While the exact number of affected individuals is unknown, C. diff is found in many healthy individuals. This does not mean these individuals suffer from the infection, merely that the bacteria are present in their gut flora. Normally, other bacteria present in a healthy patient would subdue C diff. However, when a patient’s gut flora is compromised by antibiotics during a hospital stay, they are at a higher risk for acquiring a CDI due to the vast numbers of C. diff. Consequently, there is an increased need for strict sanitation procedures to reduce the possibility of patient cross-contamination through contact with feces. If a hospital cleaning crew does not adhere to proper cleaning protocols, this infection can spiral out of control and may result in many thousands of dollars in health care expenses and even patient death. C. diff kills nearly 30,000 people yearly and is especially threatening for the elderly and those with compromised immune systems. Of those 30,000 killed, around 90% were age 65 or older.

So, what can healthcare facilities do in the meantime? Testing and verifying the consistency and efficacy of their cleaning protocols will protect their patients’ well-being. Many hospitals and clinics have rigorous cleaning protocols, but often experience a lack of strict adherence. To make matters worse, there are very few products on the market that are able to quickly and accurately detect the presence of C. diff. Fortunately, an effective new product has been developed by Hardy Diagnostics: C. diff Banana Broth. Banana Broth is a selective and differential medium for environmental monitoring for C. diff. C Diff Banana Broth can positively verify the presence of C. diff in as little as 24 hours, making it highly cost-effective and efficient. This new product requires no anaerobic gas generators or expensive equipment beyond a simple incubator. C. diff Banana Broth allows infection control teams to ensure the efficacy of their cleaning protocols. The three-step process (swab, snap, incubate) used with Banana Broth is one of the only cost-effective methods available that could prevent an expensive and uncomfortable episode.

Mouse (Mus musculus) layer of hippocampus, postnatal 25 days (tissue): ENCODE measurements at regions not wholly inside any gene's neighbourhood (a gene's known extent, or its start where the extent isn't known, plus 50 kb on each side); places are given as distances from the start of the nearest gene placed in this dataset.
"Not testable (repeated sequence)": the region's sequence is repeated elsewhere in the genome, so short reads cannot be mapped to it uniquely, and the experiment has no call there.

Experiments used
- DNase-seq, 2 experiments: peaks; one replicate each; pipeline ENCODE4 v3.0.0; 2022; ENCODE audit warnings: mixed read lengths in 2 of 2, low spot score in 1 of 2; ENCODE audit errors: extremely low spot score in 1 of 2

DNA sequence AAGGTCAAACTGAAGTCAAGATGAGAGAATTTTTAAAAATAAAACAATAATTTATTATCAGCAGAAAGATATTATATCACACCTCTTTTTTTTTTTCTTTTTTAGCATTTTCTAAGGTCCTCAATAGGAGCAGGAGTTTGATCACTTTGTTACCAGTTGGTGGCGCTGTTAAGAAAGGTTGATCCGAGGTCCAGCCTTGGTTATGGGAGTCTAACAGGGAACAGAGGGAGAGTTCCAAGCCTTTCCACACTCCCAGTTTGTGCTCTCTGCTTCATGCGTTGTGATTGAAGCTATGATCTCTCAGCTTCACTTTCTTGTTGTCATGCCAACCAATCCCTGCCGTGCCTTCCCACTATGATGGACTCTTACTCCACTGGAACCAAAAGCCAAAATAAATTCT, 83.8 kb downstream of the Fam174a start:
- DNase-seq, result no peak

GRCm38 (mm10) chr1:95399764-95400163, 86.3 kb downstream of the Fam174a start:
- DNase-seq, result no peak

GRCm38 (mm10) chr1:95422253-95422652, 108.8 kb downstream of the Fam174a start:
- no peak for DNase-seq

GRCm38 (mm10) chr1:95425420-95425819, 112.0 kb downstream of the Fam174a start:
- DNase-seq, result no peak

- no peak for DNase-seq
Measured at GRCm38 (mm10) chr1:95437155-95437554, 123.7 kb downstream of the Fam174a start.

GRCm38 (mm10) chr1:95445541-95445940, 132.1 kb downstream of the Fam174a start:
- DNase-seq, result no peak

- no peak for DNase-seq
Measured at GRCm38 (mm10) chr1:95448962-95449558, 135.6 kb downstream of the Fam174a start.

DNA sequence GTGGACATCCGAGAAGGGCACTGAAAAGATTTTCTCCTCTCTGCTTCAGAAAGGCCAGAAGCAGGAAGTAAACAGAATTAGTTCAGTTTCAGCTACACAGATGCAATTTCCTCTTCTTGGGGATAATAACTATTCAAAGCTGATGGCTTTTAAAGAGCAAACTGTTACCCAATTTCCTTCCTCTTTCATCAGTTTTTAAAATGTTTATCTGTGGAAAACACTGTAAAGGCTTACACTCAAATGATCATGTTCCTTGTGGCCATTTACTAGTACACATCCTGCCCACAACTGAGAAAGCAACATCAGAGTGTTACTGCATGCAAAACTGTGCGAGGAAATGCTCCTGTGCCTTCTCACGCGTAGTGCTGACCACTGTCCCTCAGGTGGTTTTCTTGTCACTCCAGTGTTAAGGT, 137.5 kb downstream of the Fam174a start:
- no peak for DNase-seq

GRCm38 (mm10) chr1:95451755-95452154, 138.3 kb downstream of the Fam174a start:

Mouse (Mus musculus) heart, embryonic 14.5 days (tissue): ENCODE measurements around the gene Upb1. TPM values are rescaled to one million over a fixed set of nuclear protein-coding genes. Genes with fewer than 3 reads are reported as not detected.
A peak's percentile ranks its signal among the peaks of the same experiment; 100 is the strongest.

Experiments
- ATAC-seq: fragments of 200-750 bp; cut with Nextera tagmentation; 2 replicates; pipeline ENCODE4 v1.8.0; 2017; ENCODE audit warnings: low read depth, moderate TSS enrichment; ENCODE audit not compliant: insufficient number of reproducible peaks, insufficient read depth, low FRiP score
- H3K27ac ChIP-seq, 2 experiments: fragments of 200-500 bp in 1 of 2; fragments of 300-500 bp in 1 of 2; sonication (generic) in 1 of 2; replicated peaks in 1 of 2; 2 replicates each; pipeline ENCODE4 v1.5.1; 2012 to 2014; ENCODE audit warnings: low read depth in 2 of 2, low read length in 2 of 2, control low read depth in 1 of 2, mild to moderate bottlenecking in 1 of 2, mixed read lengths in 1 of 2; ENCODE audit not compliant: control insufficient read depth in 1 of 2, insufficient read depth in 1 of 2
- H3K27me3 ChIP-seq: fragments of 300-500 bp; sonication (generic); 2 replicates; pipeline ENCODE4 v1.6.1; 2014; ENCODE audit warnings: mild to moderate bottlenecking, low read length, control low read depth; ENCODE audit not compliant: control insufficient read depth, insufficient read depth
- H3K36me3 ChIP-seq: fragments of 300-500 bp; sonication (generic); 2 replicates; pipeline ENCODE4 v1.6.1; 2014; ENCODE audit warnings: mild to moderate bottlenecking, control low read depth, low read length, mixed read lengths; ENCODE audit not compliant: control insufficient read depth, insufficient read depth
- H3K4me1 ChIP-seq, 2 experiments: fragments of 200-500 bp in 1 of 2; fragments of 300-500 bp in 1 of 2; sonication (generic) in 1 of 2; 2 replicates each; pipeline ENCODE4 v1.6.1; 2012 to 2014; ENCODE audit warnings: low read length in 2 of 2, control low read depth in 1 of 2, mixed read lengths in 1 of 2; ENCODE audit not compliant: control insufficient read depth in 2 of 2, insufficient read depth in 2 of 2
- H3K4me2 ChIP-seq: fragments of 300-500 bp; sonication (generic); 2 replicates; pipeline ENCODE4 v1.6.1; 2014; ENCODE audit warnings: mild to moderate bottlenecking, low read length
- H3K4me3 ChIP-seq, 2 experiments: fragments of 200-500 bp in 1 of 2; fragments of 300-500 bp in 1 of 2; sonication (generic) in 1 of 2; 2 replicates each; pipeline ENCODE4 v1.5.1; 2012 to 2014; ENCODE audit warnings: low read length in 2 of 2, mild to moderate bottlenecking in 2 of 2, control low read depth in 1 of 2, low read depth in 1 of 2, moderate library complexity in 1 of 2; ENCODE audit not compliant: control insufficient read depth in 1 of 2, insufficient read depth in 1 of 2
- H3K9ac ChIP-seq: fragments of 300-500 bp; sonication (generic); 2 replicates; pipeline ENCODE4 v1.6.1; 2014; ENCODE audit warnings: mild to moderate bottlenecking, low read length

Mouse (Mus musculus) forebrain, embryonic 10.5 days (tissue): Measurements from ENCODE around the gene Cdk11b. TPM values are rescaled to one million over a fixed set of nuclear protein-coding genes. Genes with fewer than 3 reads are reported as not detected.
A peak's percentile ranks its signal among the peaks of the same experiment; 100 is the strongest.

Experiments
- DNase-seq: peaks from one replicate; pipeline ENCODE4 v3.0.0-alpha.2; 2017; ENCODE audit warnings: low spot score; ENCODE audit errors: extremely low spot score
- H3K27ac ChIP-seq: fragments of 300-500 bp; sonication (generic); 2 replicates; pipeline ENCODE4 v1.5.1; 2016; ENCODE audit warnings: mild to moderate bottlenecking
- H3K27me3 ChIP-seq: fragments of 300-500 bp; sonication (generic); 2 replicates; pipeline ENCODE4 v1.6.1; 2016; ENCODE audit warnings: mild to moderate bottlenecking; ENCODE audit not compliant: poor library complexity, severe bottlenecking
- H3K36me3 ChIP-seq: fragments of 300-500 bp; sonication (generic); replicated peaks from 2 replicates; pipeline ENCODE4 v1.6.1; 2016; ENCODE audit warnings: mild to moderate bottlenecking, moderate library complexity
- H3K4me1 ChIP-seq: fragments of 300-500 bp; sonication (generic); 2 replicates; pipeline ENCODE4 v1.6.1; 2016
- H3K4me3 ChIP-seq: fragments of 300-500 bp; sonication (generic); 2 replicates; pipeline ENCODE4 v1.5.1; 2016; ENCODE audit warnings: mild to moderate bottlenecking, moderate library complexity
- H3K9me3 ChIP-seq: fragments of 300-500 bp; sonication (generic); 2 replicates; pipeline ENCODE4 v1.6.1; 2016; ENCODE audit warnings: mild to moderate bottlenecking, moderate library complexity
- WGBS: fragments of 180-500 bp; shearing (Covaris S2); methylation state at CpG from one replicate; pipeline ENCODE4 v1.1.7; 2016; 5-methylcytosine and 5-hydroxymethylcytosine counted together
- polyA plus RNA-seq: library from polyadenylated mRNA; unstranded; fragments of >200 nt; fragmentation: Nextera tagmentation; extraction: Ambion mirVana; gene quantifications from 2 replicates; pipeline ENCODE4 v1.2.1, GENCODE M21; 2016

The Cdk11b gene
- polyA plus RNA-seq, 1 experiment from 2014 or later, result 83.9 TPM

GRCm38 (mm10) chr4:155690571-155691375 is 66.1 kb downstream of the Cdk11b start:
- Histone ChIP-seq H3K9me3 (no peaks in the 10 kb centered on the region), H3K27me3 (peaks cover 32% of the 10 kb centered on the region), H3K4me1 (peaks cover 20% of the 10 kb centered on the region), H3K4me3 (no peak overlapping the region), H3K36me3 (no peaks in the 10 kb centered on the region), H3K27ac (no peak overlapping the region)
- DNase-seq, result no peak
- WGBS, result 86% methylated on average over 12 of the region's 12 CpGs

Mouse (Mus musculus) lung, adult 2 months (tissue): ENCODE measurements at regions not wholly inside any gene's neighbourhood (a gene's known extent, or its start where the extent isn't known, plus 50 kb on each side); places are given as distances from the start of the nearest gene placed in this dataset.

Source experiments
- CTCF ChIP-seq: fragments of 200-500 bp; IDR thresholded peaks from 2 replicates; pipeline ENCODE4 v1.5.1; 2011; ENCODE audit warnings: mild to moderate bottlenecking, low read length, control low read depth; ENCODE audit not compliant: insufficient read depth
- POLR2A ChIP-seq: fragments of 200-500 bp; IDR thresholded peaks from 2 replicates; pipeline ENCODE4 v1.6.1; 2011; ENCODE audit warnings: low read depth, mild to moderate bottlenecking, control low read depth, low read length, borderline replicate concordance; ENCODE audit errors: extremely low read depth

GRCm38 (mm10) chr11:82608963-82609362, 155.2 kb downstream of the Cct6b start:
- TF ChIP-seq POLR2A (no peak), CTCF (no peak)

See C. diff Banana Broth in action at http://hardydiagnostics.com/cdiff/